The Art of Submission: Everything You Need to Start Submitting Your Work Today

September means one thing in the life of a writer: it’s submission season.

 

For as difficult as it may have been to find journals that accept work in the summer, September marks the month when almost every single journal starts accepting submissions again. Be it fiction, nonfiction, poetry, or memoir, this is the time of year when the options for where to submit are endless.

 

And with that, of course, comes a whole lot of daunt.

 

In thinking about facing down another submission season, I also realized that it’s been exactly one year since I started writing this column. So I spent the last few days pouring over the posts I have written, the tips I have shared, and the epiphanies I have come to about the submission process, and there is one thing that became abundantly clear: I am terrible at following my own advice. From everything to why we should submit to finding the right journal to submit to, I have talked a big game while just playing ball.

 

So. I need this Submission Season Reboot as much as the next writer. Maybe you’re in the same place: stalled out on submitting work while at the same time telling yourself that you’re going to set a plan in motion, that you’re doing to really do it, that you’re actually going to stick to it this time.

 

If you are, then you are in the right place. Let’s just do it, okay? Let’s make a plan. Thankfully everything that you need to get started has already been talked about over the past year of posts. So let’s get started.

 

Here it is. Your list of everything you need to start submitting this season:

 

1. Revise Your Work

Then revise again. Then read it out loud. Think that it’s done? Good. Now revise it again.

 

2. Choose A Resource

There are so many ways to find journals these days, but some really great choices are Duotrope (disclaimer: that’s what I use), NewPage.com, this list ranked by how many stories each journal has had in the Best American series, this list ranked by how many stories each journal has had nominated for a Pushcart, and the PEN American center, which lists all upcoming deadlines for journals, contests, and residencies.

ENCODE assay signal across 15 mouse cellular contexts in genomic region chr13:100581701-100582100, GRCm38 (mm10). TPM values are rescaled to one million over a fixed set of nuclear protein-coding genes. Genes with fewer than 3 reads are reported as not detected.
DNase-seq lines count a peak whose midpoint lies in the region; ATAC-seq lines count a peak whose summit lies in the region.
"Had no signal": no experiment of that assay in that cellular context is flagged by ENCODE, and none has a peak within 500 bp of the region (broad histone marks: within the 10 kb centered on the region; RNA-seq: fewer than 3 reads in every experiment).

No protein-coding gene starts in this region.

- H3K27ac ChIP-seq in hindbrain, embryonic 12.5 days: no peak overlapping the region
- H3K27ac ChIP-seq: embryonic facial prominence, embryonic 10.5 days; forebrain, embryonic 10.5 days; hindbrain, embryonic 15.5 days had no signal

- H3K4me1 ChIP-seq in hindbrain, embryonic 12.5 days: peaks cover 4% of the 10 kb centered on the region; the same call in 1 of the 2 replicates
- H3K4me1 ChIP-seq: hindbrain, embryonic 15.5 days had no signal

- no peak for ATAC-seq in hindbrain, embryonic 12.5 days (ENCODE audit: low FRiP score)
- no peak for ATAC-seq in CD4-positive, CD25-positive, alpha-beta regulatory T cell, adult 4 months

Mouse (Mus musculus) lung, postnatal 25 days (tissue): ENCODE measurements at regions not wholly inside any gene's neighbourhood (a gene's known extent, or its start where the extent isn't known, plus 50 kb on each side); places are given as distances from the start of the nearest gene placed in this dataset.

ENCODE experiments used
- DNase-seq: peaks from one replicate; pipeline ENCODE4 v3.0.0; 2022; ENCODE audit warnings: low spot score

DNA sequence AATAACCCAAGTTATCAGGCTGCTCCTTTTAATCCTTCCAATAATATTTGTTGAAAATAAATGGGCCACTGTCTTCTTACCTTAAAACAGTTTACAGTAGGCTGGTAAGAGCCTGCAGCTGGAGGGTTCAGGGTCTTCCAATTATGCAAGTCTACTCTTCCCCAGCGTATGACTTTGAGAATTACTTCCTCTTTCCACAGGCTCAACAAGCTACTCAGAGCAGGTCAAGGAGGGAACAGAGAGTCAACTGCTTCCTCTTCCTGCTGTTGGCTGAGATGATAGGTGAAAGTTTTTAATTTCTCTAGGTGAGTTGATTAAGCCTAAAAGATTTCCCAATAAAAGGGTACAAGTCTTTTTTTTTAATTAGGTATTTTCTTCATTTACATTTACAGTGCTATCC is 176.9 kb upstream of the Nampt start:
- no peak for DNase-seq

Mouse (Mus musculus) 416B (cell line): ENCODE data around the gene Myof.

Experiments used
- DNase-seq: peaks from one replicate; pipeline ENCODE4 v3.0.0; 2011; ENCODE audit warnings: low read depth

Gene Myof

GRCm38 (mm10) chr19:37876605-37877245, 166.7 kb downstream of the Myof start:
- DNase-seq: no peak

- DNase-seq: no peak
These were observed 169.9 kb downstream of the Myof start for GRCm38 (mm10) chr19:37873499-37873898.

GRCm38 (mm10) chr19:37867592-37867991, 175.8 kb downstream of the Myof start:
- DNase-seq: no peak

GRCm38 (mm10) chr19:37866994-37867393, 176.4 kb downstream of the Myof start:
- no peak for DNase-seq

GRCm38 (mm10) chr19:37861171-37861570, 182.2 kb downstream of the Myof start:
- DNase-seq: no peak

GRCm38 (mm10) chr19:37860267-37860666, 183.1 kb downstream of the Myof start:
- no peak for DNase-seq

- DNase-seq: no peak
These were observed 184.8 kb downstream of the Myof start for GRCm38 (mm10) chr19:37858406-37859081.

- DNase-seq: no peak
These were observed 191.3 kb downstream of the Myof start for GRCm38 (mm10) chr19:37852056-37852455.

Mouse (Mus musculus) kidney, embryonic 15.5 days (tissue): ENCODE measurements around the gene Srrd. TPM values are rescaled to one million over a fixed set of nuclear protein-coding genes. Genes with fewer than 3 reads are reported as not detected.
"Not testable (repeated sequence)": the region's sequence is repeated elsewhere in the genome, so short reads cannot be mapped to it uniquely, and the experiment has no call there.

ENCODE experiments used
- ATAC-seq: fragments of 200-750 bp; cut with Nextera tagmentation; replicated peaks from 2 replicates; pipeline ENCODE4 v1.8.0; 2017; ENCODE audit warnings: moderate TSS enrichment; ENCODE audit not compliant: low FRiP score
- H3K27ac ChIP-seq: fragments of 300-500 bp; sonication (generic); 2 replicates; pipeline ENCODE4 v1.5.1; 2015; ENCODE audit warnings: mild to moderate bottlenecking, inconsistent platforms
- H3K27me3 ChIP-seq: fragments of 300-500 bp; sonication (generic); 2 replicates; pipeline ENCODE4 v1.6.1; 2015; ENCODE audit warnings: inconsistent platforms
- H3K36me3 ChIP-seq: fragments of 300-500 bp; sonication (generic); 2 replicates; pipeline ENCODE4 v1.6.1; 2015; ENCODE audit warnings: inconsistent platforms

3. Subscribe To A Few Journals

I know everyone says this, and I know that it is the most annoying advice ever. I used to think that, too, until I actually did it and realized that most journals really do have a distinct aesthetic. Sorry to the bearer of that news. Knowing a journal well takes time, so I don’t suggest waiting until you know where a story fits to start submitting (sorry, lit journals everywhere, but this is a recipe for excuse making, if you ask me). Still, knowing what is being published and what specific journals are publishing is an invaluable resource that you should constantly be cultivating. Subscribe to one or two a year. Go spend a day reading back issues at your local library. Or scour the internet for issues online. Do this for your own sake but also for the sake of the journals. Support the system that will hopefully one day support you.

 

4. Write A Generic Cover Letter

Here’s a trick I learned from job-hunting on the daily: create a cover letter that will basically work with any journal. Then highlight the sections in yellow that need personalizing for each submission (i.e. the date, the title of the journal you’re submitting to, the name of the editor, the title of the story you’re submitting, and the word count). Before submitting, just edit those highlighted bits and send it out.

 

5. Get Your Credit Card Ready

If you think submitting your work is fun and fancy free, you are wrong, especially about the free part. Most journals charge a submission fee of a few dollars. People feel very differently about these submission fees. I feel pretty unequivocal about it: I submit to journals that charge fees. (It’s that whole “support the system that you are asking to support you” thing.) Form your own opinion and decide whether or not the cost is worth it to you. If it’s not, or if you’re not able, there are many journals that do not charge a submission fee.